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One new phenolic compound, sapnol A (1), and two new aromatic sophorosides, named saposides A (2) and B (3) were isolated from sugar maple sap. In addition, seven known phenolic compounds 410 were isolated. These structures were determined on the basis of NMR experiments as well as chemical evidence. Furthermore, all the isolated compounds 110 were tested for antioxidative activity by the superoxide dismutase (SOD)-like assay. Full article
(This article belongs to the Section Natural Products)
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Open AccessArticle Three Novel Xanthones from Garcinia paucinervis and Their Anti-TMV Activity
Molecules 2013, 18(8), 9663-9669; doi:10.3390/molecules18089663
Received: 6 June 2013 / Revised: 2 August 2013 / Accepted: 5 August 2013 / Published: 13 August 2013
Cited by 15 | PDF Full-text (205 KB) | HTML Full-text | XML Full-text | Supplementary Files
Abstract
Phytochemical investigations of the leaves of Garcinia paucinervis resulted in the isolation of three new xanthones 13 and five known analogues 48. Structural elucidations of 13 were performed by spectral methods such as 1D and 2D
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Phytochemical investigations of the leaves of Garcinia paucinervis resulted in the isolation of three new xanthones 13 and five known analogues 48. Structural elucidations of 13 were performed by spectral methods such as 1D and 2D (HMQC, HMBC, and ROESY) NMR spectroscopy, in addition to high resolution mass spectrometry. Compounds 13 showed anti-TMV activities, with inhibition rates above 20%, especially for 1, which had a lower IC50 value of 21.4 µM. Full article
(This article belongs to the Section Natural Products)
Open AccessArticle The Synthesis and the Biological Evaluation of New Thiazolidin-4-one Derivatives Containing a Xanthine Moiety
Molecules 2013, 18(8), 9684-9703; doi:10.3390/molecules18089684
Received: 10 July 2013 / Accepted: 5 August 2013 / Published: 13 August 2013
Cited by 8 | PDF Full-text (440 KB) | HTML Full-text | XML Full-text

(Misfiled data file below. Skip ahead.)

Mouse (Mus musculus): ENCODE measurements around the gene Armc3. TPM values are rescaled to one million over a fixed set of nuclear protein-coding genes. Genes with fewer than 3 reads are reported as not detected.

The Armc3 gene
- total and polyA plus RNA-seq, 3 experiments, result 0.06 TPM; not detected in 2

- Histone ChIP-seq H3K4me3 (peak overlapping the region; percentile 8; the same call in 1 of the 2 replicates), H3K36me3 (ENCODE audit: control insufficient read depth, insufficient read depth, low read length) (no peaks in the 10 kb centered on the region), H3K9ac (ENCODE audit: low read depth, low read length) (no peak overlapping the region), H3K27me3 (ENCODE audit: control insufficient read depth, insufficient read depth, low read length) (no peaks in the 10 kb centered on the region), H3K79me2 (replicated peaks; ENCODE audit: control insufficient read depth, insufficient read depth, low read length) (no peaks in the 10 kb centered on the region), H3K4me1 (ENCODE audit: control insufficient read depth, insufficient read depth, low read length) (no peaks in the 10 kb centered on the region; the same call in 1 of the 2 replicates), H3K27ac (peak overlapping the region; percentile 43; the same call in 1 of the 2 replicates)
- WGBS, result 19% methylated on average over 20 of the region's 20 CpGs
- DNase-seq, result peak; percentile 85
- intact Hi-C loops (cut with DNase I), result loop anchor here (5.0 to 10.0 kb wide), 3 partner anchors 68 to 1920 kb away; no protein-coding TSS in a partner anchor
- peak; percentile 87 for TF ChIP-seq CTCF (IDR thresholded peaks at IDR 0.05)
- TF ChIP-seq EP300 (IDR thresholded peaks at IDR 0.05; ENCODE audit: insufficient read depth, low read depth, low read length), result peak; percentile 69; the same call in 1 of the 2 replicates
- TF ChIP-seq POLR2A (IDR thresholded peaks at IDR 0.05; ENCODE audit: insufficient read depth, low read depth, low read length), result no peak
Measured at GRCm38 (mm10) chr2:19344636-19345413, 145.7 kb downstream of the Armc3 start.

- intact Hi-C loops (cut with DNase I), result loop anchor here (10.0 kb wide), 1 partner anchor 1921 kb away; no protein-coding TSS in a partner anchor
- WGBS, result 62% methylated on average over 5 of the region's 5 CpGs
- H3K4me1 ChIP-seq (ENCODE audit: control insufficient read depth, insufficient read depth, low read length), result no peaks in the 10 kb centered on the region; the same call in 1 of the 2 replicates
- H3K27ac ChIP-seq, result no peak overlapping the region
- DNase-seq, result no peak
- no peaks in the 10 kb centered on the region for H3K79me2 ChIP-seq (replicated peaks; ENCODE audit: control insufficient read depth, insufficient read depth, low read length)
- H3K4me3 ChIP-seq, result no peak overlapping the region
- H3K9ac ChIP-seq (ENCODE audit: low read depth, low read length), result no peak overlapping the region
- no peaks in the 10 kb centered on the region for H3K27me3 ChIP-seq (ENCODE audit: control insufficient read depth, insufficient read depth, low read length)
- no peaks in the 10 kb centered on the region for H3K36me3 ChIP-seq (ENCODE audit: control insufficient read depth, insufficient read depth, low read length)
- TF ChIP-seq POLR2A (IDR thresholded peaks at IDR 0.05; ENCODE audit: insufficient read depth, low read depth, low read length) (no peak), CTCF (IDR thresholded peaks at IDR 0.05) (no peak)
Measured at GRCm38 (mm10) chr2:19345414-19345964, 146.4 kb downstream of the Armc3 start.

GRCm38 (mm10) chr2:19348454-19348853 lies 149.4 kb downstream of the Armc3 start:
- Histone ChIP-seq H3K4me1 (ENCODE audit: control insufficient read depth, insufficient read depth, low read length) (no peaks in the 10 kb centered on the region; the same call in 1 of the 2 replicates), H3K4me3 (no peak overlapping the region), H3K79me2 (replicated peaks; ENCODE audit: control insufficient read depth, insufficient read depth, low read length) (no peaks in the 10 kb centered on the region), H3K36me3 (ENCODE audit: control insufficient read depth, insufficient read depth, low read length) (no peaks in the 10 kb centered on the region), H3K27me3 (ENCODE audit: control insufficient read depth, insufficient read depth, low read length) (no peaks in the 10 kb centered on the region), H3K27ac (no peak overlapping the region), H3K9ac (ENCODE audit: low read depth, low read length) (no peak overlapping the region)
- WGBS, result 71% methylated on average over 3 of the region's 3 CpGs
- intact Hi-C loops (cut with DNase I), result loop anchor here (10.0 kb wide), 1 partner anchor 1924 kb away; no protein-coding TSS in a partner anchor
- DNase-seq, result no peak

Abstract
Starting from theophylline (1,3-dimethylxanthine) new thiazolidin-4-one derivatives 7a1–7, 7b1–7 have been synthesized as potential antidiabetic drugs. The structure of the new derivatives was confirmed using spectral methods (FT-IR, 1H-NMR, 13C-NMR). The in vitro antioxidant potential of the synthesized
[...] Read more.
Starting from theophylline (1,3-dimethylxanthine) new thiazolidin-4-one derivatives 7a1–7, 7b1–7 have been synthesized as potential antidiabetic drugs. The structure of the new derivatives was confirmed using spectral methods (FT-IR, 1H-NMR, 13C-NMR). The in vitro antioxidant potential of the synthesized compounds was evaluated according to the ferric reducing power, the total antioxidant activity and the DPPH and ABTS radical scavenging assays. Reactive oxygen species (ROS) and free radicals are considered to be implicated in a variety of pathological events, such as diabetes mellitus and its micro- and macrovascular complications. The results of chemical modulation of the thiazolidin-4-one intermediaries 6a, 6b through condensation with several aromatic aldehydes is the improvement of the antioxidant effect. All benzylidenethiazolidin-4-one derivatives 7a1–7, 7b1–7 are more active than their parent thiazolidin-4-ones. The most active compounds are the ones obtained by reaction of condensation with 4-hydroxybenzaldehyde (compounds 7a5, 7a6), 4-dimethylaminobenzaldehyde (compounds 7a6, 7b6) and 2-nitrobenzaldehyde (compounds 7a7, 7b7). Full article
Open AccessArticle Enzymatic Synthesis of Extremely Pure Triacylglycerols Enriched in Conjugated Linoleic Acids
Molecules 2013, 18(8), 9704-9716; doi:10.3390/molecules18089704
Received: 10 May 2013 / Revised: 5 August 2013 / Accepted: 12 August 2013 / Published: 13 August 2013